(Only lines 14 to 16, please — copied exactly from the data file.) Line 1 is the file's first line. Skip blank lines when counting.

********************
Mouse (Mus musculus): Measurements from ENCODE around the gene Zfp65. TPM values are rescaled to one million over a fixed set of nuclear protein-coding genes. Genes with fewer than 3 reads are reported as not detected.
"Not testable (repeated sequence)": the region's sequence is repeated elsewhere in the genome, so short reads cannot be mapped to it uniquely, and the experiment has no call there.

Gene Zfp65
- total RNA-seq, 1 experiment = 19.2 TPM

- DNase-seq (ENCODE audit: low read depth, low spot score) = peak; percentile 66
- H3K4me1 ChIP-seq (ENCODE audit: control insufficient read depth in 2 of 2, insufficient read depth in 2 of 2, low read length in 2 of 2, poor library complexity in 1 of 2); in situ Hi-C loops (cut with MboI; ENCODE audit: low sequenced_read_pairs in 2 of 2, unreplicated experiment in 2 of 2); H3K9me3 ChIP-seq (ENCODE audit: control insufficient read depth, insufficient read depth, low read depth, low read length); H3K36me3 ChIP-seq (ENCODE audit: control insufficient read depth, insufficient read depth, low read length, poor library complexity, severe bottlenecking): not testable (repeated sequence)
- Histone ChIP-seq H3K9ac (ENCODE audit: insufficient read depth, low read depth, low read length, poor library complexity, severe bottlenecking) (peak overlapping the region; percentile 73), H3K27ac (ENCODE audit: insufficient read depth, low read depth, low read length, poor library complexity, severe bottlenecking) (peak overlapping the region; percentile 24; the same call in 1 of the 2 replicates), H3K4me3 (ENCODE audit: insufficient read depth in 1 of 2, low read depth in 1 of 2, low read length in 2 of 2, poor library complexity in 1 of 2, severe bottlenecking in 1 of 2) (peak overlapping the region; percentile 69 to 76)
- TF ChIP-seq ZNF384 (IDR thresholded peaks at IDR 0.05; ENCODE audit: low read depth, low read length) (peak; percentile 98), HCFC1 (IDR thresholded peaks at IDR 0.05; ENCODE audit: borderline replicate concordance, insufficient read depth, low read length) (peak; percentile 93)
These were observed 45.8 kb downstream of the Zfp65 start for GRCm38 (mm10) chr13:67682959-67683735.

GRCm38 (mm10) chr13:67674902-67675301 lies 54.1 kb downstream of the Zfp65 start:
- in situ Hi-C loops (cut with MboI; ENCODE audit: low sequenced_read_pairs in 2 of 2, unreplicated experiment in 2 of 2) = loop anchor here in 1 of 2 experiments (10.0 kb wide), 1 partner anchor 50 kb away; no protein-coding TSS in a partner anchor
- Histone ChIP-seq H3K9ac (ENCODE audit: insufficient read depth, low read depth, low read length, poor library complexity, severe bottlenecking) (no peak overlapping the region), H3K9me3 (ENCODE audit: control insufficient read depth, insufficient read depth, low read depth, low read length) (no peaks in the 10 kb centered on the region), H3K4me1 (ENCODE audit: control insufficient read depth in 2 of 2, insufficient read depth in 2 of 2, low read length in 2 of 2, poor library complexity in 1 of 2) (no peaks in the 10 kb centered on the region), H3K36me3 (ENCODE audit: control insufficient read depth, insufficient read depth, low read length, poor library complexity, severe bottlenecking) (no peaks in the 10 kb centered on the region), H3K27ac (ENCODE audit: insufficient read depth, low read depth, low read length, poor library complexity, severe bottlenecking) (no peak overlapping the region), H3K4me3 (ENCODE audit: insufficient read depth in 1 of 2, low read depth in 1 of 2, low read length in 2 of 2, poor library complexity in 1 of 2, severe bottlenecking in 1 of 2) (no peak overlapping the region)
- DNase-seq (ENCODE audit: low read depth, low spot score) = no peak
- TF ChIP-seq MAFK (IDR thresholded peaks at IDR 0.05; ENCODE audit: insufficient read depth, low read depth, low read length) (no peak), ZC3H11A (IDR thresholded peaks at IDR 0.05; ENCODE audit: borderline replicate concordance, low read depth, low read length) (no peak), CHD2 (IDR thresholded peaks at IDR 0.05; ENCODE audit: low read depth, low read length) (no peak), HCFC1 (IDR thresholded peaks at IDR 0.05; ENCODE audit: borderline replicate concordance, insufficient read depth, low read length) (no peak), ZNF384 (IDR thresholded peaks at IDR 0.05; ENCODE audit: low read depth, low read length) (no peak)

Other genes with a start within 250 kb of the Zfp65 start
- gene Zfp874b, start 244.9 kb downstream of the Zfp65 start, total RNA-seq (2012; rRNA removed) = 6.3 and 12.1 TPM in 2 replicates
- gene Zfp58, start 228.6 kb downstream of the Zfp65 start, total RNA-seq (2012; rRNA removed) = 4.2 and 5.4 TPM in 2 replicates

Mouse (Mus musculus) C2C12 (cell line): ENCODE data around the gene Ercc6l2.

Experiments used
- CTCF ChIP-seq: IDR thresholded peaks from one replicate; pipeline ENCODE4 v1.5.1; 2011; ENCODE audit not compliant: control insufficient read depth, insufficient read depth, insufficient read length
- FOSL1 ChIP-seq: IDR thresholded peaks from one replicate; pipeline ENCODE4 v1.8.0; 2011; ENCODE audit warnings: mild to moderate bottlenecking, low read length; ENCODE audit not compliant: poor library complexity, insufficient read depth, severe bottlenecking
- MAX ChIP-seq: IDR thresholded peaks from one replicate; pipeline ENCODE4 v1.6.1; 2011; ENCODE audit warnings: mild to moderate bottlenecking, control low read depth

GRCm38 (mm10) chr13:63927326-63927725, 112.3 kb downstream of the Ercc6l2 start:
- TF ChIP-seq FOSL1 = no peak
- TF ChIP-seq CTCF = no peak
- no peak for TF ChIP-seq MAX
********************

- TF ChIP-seq MAFK (IDR thresholded peaks at IDR 0.05; ENCODE audit: insufficient read depth, low read depth, low read length) (no peak), ZC3H11A (IDR thresholded peaks at IDR 0.05; ENCODE audit: borderline replicate concordance, low read depth, low read length) (no peak), CHD2 (IDR thresholded peaks at IDR 0.05; ENCODE audit: low read depth, low read length) (no peak), HCFC1 (IDR thresholded peaks at IDR 0.05; ENCODE audit: borderline replicate concordance, insufficient read depth, low read length) (no peak), ZNF384 (IDR thresholded peaks at IDR 0.05; ENCODE audit: low read depth, low read length) (no peak)

Other genes with a start within 250 kb of the Zfp65 start
- gene Zfp874b, start 244.9 kb downstream of the Zfp65 start, total RNA-seq (2012; rRNA removed) = 6.3 and 12.1 TPM in 2 replicates